Connor Sundberg, Amplify
Connor Sundberg is a 26-year-old investor at Amplify. He says his move from Chicago to L.A. was motivated by seeing the success of Ring, Snap, Scopely, and Dollar Shave Club. Previously, he worked in banking, but decided he was more interested in VC. "I've always believed in paying attention to where the people you respect are spending their time, and all roads kept leading to the LA startup ecosystem- from friends bootstrapping projects of their own, to others joining companies," he said. His investments include startups that could change how care is coordinated, delivered, and paid for such as: Advkekit, Honeybee, and SafeRide. Sundberg hopes to make Amplify a first-check platform that works for L.A. companies, specifically by creating a support system beyond capital and building founders up.
Jawhara Tariq, M13
Jawhara Tariq, a 28-year-old investor at consumer-focused venture firm M13. She began her career working in nonprofits and philanthropy before she decided she wanted to try making an impact through capitalism. Previously, she was a venture capital associate at Moonshots Capital, where her investment profile included: Nok, Steereo, and Copper Labs.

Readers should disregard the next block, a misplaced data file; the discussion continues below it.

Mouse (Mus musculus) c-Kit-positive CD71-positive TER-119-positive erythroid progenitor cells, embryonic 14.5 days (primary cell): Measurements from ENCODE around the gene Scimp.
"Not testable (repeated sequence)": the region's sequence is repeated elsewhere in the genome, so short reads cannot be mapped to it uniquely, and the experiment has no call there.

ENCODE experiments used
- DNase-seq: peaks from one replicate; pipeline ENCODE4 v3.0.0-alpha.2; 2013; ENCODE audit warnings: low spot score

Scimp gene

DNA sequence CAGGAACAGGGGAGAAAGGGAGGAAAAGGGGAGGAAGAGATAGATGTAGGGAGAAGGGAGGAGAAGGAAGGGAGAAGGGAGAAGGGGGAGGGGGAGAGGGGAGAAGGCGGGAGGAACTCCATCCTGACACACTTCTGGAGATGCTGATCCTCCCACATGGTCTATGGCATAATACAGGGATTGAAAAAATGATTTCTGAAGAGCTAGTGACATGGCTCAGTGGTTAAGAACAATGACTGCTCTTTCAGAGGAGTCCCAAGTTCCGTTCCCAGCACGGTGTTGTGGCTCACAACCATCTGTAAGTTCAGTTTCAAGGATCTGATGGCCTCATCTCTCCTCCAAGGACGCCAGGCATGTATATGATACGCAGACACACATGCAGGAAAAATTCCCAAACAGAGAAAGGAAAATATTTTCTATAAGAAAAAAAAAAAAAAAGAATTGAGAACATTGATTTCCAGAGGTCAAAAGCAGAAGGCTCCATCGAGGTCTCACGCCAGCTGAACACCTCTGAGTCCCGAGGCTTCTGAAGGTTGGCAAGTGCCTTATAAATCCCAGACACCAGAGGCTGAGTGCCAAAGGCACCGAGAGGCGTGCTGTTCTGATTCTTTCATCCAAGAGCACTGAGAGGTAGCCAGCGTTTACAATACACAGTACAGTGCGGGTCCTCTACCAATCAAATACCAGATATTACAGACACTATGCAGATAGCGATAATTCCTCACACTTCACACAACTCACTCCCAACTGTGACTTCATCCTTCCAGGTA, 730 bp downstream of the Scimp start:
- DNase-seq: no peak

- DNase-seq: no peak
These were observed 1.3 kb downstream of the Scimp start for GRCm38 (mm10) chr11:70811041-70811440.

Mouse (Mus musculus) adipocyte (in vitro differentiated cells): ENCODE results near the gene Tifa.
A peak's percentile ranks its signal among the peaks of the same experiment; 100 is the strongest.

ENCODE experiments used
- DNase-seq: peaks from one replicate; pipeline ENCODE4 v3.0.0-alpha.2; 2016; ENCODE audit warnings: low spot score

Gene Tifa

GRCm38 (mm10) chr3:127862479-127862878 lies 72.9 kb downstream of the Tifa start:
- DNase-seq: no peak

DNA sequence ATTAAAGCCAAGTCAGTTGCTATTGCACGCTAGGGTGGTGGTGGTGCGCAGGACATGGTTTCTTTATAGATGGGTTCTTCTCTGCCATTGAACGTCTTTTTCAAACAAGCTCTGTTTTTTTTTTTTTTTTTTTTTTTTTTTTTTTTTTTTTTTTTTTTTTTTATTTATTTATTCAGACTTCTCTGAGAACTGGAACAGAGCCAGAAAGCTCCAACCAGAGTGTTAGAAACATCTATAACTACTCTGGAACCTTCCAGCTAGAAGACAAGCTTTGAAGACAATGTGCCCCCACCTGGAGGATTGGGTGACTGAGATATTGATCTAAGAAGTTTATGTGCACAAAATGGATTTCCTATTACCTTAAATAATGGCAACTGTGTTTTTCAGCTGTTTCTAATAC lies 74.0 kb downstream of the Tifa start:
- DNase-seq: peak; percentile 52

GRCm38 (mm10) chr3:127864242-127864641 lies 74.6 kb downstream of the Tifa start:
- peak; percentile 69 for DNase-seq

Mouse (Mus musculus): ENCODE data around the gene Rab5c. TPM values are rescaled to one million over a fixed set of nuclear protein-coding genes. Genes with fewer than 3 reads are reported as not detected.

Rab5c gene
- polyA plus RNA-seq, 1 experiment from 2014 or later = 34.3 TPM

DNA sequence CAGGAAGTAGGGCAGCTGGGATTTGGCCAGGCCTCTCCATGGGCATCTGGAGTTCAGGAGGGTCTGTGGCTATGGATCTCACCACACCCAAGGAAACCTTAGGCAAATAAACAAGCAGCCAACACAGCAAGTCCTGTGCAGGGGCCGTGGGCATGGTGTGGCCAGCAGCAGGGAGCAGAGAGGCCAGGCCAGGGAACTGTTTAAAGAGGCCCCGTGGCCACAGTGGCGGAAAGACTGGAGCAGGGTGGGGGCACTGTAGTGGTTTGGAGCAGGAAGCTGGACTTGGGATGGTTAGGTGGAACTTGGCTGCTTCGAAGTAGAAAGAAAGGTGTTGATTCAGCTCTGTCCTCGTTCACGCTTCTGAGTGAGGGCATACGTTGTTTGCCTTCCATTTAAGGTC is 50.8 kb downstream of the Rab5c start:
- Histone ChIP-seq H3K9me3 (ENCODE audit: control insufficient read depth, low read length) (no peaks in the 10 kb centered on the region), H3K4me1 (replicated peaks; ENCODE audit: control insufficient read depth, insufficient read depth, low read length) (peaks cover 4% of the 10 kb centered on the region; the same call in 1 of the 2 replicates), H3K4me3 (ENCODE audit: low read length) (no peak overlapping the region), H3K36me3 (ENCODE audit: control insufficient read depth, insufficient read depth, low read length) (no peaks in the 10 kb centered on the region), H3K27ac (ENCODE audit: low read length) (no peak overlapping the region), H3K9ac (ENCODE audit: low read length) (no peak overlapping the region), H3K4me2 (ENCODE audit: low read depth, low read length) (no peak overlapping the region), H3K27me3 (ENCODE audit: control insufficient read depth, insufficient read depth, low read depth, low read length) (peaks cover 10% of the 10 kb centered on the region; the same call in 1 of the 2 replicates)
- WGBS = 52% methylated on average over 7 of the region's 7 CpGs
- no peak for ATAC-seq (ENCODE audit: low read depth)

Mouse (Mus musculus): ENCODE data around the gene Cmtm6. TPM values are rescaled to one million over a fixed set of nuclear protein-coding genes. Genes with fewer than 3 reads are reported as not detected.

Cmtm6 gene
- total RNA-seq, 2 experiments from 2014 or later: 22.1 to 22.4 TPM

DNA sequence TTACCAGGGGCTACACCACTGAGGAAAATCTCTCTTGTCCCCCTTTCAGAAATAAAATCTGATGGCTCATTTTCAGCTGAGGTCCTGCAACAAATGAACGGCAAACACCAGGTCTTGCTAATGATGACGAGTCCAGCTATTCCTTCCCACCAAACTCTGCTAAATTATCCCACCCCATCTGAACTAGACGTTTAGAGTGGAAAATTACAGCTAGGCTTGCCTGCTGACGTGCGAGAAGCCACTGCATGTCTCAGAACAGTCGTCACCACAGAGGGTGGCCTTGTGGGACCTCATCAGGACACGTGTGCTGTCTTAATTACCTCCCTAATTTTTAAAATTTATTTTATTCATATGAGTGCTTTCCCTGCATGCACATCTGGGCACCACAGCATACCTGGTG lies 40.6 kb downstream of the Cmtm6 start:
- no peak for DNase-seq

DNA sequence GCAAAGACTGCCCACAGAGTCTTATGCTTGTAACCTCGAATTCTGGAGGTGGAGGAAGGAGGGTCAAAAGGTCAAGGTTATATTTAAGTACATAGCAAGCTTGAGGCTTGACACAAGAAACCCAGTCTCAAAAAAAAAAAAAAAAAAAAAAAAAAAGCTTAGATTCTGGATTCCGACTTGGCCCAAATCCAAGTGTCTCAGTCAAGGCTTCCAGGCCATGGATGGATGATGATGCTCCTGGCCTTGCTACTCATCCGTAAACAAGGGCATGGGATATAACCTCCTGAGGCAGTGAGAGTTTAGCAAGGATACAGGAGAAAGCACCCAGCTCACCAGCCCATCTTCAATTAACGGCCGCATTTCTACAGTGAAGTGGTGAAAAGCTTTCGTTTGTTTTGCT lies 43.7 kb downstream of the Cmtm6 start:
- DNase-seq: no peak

"I am looking for founders who are unstoppable forces; the entrepreneurs who have the audacity to dream up a world that looks, feels, and operates differently than the one we live in today."
The L.A. native hopes to facilitate access to funding for BIPOC-led startups and continue to back LA's rising entrepreneurs.
Editor's Note: This post has been updated to reflect that one of the investors recently moved out of L.A.
Lead image by Ian Hurley
- Here Are the Investors Still Writing Checks During the Coronavirus ... ›
- Here Are Los Angeles' Top Venture Capitalists - dot.LA ›
- Beyond Capital CEO Eva Yazhari on Investing With Purpose - dot.LA ›
- Moonshots Capital Raises a New Fund II - dot.LA ›
- Top LA Angel Investors 2021: McInerney, Rascoff and Lee - dot.LA ›
- Flip Social Beauty App Raises $28 Million Series A - dot.LA ›
- HoneyBee Financial Brings Financial Wellness To Workers - dot.LA ›
- Like Etsy, But for Latinos. Shop Latinx Makes a Debut - dot.LA ›